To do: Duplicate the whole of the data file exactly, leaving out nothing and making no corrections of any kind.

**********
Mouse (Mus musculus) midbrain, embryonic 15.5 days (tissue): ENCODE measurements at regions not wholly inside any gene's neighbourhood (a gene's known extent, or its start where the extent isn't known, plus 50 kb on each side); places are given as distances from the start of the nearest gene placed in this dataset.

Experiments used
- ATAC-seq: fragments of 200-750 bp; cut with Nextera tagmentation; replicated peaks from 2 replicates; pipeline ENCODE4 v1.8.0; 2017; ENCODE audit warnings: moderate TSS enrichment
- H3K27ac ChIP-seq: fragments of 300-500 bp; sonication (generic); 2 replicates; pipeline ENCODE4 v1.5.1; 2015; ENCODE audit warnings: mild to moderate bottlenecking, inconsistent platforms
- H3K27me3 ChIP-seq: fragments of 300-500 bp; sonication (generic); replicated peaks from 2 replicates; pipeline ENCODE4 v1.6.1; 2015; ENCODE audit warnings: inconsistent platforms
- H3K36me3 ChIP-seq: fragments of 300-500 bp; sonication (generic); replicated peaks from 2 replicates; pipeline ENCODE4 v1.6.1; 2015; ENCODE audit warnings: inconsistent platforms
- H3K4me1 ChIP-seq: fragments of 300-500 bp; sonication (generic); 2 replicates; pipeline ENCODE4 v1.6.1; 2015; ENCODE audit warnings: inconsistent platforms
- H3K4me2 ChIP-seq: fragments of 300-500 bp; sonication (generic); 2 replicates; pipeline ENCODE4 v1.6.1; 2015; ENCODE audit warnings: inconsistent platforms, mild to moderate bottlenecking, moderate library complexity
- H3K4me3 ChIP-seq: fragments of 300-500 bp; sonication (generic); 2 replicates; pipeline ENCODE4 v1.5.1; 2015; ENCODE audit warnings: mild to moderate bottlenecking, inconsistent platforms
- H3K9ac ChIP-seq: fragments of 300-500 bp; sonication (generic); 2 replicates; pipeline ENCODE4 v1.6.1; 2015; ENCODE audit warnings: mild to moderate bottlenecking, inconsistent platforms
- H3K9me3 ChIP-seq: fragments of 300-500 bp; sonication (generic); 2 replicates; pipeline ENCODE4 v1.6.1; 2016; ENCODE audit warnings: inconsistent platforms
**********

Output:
Mouse (Mus musculus) midbrain, embryonic 15.5 days (tissue): ENCODE measurements at regions not wholly inside any gene's neighbourhood (a gene's known extent, or its start where the extent isn't known, plus 50 kb on each side); places are given as distances from the start of the nearest gene placed in this dataset.

Experiments used
- ATAC-seq: fragments of 200-750 bp; cut with Nextera tagmentation; replicated peaks from 2 replicates; pipeline ENCODE4 v1.8.0; 2017; ENCODE audit warnings: moderate TSS enrichment
- H3K27ac ChIP-seq: fragments of 300-500 bp; sonication (generic); 2 replicates; pipeline ENCODE4 v1.5.1; 2015; ENCODE audit warnings: mild to moderate bottlenecking, inconsistent platforms
- H3K27me3 ChIP-seq: fragments of 300-500 bp; sonication (generic); replicated peaks from 2 replicates; pipeline ENCODE4 v1.6.1; 2015; ENCODE audit warnings: inconsistent platforms
- H3K36me3 ChIP-seq: fragments of 300-500 bp; sonication (generic); replicated peaks from 2 replicates; pipeline ENCODE4 v1.6.1; 2015; ENCODE audit warnings: inconsistent platforms
- H3K4me1 ChIP-seq: fragments of 300-500 bp; sonication (generic); 2 replicates; pipeline ENCODE4 v1.6.1; 2015; ENCODE audit warnings: inconsistent platforms
- H3K4me2 ChIP-seq: fragments of 300-500 bp; sonication (generic); 2 replicates; pipeline ENCODE4 v1.6.1; 2015; ENCODE audit warnings: inconsistent platforms, mild to moderate bottlenecking, moderate library complexity
- H3K4me3 ChIP-seq: fragments of 300-500 bp; sonication (generic); 2 replicates; pipeline ENCODE4 v1.5.1; 2015; ENCODE audit warnings: mild to moderate bottlenecking, inconsistent platforms
- H3K9ac ChIP-seq: fragments of 300-500 bp; sonication (generic); 2 replicates; pipeline ENCODE4 v1.6.1; 2015; ENCODE audit warnings: mild to moderate bottlenecking, inconsistent platforms
- H3K9me3 ChIP-seq: fragments of 300-500 bp; sonication (generic); 2 replicates; pipeline ENCODE4 v1.6.1; 2016; ENCODE audit warnings: inconsistent platforms